MEGAN BASHAM, HOST: Today is Friday, January 15th. Good morning! This is The World and Everything in It from listener-supported WORLD Radio. I’m Megan Basham.
MARY REICHARD, HOST: And I’m Mary Reichard. Coming next: Redemptive Art!
Recently, Senior Correspondent Myrna Brown met a poet and musician who is using his art to heal some of the world’s problems.
MYRNA BROWN, REPORTER: In the winter of 2019 nearly two dozen singers, writers, and instrumentalists packed the inside of a 250-year-old English barn, about 100 miles west of London.
JOSHUA LUKE SMITH: Just imagine like huge timber beams that run all the way up and across…
For Joshua Luke Smith, the converted music studio was an acoustic oasis.
JOSHUA LUKE SMITH: Just played the first chord and it was like, this is going to be good.
MUSIC: [I BELONG]
The 30-year-old poet and producer is the founder of a music community made up of self-proclaimed “Jesus followers and industry disruptors.”
MUSIC: [I BELONG]
JOSHUA LUKE SMITH: We were at the cusp of the music industry changing from “go and get a record deal” to “do it yourself.” So as we started doing it, we realized we could help other artists do it.
Orphan No More is that music community. Its name is lifted right from the pages of Scripture.
JOSHUA LUKE SMITH: John 14:18, towards the end Jesus says to His disciples, “He says to them these men, I will not leave you as orphans. I will come to you.” I remember reading that and thinking, that’s what my generation needs. What if it’s true that we are loved. What if it’s true that we belong? If that’s true, then so much of society’s deepest, most disruptive issues could be healed…
Using music as its tool and under Smith’s leadership, Orphan No More began the work of tackling contentious issues that plague both the United Kingdom and the United States.
VIDEO: Allow me to share something I swear is true. That which we don’t know impacts people as much as that which we do…
Part of that process included creating the Check Your Blindspot project, a website to help fight racism. Posted on the site, a poem written by Smith with a provocative message.
VIDEO: Take me for example. Educated, and yet unaware that my entire life I’ve benefited from a system that was never fair. It’s advantageous to be white. And when you’re not, there are cultural connotations that minimize your rights. You can choose to look the other way, but as of this day, you can never again say that you didn’t know. Check your blindspot!
Smith is a gifted communicator, a craftsman lyricist. But the passionate wordsmith is not the first to decry the evils of the culture. Does he practice what he preaches? I ask him.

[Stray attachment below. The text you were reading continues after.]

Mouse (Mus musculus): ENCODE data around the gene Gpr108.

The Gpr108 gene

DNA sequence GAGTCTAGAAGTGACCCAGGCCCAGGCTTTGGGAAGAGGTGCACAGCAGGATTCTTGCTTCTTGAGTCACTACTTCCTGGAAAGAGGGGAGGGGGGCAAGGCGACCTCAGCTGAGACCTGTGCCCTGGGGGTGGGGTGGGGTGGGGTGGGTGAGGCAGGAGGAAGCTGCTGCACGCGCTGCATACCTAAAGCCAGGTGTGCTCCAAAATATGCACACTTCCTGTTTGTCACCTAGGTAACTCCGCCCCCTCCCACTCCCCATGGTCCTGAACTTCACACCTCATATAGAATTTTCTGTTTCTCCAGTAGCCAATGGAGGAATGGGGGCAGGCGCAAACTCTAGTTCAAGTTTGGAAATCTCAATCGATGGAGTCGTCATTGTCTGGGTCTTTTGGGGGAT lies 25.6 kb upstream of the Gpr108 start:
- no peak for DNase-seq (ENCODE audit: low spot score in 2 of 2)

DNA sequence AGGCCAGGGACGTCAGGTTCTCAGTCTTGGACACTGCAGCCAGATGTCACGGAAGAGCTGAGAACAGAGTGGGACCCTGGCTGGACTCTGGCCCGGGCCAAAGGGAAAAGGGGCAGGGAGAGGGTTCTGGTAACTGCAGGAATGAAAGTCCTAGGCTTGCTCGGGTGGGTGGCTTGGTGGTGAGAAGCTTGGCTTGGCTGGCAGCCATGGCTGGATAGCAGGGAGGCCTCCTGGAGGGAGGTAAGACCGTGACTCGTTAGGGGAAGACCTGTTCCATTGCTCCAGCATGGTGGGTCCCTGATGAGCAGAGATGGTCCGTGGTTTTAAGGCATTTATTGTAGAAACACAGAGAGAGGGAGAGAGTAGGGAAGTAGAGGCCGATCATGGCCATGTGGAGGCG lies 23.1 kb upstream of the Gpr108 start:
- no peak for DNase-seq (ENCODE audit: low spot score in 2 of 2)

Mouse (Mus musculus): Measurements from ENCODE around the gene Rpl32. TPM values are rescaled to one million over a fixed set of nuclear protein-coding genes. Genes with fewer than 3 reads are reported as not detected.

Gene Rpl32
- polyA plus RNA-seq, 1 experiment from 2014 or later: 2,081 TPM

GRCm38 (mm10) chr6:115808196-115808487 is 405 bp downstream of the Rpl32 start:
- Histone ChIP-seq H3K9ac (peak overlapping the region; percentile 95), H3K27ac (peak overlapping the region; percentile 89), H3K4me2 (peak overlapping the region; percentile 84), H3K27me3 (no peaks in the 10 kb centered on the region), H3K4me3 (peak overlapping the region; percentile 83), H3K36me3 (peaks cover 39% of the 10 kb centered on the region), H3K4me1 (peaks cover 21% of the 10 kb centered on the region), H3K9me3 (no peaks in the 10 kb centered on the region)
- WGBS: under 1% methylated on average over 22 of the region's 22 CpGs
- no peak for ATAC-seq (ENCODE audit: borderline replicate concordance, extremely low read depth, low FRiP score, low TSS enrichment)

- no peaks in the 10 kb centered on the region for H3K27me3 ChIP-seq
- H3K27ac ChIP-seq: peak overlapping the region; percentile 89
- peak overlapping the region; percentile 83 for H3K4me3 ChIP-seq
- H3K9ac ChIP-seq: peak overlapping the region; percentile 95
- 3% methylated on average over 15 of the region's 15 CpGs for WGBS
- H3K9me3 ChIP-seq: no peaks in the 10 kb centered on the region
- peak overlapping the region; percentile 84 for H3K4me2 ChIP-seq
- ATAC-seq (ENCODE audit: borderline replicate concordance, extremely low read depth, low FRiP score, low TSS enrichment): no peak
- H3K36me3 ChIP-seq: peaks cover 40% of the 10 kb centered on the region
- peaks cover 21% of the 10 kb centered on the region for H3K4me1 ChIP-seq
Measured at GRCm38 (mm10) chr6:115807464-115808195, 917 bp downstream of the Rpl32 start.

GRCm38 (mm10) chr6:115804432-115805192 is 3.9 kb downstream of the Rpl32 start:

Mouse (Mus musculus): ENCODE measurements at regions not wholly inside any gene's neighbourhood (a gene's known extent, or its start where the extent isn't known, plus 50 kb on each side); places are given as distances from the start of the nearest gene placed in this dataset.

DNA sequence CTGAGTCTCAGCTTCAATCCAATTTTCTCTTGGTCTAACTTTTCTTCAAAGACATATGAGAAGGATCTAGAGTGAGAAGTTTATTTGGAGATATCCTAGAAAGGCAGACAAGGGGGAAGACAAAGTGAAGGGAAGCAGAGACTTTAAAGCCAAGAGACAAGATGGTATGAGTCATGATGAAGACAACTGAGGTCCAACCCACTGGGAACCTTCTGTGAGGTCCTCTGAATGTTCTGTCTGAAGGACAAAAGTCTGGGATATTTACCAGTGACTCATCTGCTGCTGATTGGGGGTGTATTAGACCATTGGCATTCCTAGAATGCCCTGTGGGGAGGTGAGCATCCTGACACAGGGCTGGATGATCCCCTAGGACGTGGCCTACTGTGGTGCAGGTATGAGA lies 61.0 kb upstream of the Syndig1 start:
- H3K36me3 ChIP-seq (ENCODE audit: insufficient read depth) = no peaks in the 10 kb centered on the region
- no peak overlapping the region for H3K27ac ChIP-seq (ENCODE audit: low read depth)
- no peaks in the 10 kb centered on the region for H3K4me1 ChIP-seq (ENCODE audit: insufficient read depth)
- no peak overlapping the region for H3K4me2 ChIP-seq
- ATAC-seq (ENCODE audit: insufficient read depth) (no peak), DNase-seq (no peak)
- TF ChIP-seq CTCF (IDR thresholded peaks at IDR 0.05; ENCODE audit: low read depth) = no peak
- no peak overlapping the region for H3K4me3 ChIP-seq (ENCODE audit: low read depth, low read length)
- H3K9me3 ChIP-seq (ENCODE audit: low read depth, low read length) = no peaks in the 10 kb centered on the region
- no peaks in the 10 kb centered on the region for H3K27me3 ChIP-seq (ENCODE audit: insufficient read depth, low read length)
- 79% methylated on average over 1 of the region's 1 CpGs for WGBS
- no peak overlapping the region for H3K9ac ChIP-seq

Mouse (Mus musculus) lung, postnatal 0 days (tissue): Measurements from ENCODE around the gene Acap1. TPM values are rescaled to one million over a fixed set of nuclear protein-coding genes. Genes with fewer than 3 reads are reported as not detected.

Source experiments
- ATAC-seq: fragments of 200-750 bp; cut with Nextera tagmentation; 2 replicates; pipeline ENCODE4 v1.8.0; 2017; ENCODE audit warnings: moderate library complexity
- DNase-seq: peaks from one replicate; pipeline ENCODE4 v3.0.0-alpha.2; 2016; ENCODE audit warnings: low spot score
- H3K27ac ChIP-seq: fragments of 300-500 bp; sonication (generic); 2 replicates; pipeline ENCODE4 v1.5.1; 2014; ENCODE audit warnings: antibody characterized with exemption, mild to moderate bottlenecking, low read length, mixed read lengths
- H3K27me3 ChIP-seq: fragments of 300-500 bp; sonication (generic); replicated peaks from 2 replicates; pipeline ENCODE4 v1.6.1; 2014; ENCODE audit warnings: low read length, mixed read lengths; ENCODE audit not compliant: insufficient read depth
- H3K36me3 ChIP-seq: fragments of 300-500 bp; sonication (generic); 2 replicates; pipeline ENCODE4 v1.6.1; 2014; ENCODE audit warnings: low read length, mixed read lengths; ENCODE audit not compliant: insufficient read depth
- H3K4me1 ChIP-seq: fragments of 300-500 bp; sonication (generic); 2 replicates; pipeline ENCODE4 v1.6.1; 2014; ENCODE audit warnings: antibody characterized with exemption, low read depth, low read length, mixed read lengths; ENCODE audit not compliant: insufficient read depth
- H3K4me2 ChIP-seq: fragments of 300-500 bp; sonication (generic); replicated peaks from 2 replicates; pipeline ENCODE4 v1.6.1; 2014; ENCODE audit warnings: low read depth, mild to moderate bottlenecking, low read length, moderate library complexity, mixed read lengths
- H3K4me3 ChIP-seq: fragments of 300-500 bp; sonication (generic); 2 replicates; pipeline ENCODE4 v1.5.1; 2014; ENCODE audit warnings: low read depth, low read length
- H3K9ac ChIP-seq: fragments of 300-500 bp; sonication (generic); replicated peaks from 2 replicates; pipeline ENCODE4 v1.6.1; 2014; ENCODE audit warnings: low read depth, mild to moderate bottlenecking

MYRNA QUESTION: What’s your blind spot?
JOSHUA LUKE SMITH: Ah, good question. I married into a black family. I’m a white man growing up in a white family and now my relatives on my wife’s side are black. So I’m experiencing culture and history that is so different to mine.
Smith and his wife of 10 years, Kara Ann, are new parents of a baby girl who he says will grow up with a multi-layered history.
JOSHUA LUKE SMITH: So my daughter’s mother’s maiden name is Robinson and her father’s name is Smith, right? Both British names. But they exist on both sides and so my wife’s and my heritage meets at a point and it meets in a place of injustice.
MYRNA QUESTION: Would you call that white privilege?
JOSHUA LUKE SMITH: Yeah, I find that term is, in today’s conversations, we have to keep defining our terms, and what we mean because people have different definitions, but I would. I would. As an Englishman in 2021 I have benefited from the same system that built slave ships.
MYRNA TO JOSHUA: I want to look at privilege more from a theological perspective rather than a philosophical one. For instance we all have at least one spiritual gift. But some of us have more and that’s a privilege. But the Bible tells us what we should be doing with those gifts, which is edification of the body.
JOSHUA LUKE SMITH: I think of Matthew 25, the parable of the talents. When he came back what he wasn’t impressed by is how much they had. What he was impressed with was the faithfulness that they did it. And so what I realized is the privilege of being able to write songs and doing a few other things, compared to somebody who says all I can do is get a glass of water for a thirsty man, at the end of days when I stand before Jesus, it will be treated with the same lens, which is were you faithful?
Last year Smith asked members of his music community to read a book with him from an author who writes about the black experience in England.
JOSHUA LUKE SMITH: And in one of the pages she says look, you might be reading this as a white man, thinking, I’m going to create space at the table for someone else, right? And she says well the step further is to give up your seat. I’m looking for spaces I can give up my chair…
MUSIC: [I BELONG]
That might sound good in theory, but Smith’s music collective may actually demonstrate the opposite. He’s not giving up his seat in the music business. Instead, he’s using his influence to make room at the recording table for those who haven’t had access to it. He’s using his experience, gifts, and opportunities to welcome and promote those who haven’t had those same privileges.
JOSHUA LUKE SMITH: You can call it discipleship. We like talking about community just being with one another and helping each other grow more and more into our truest selves. Getting rid of the bondage, getting rid of the fear, getting rid of the shame and making incredible redemptive art out of that place.
Reporting for WORLD, I’m Myrna Brown.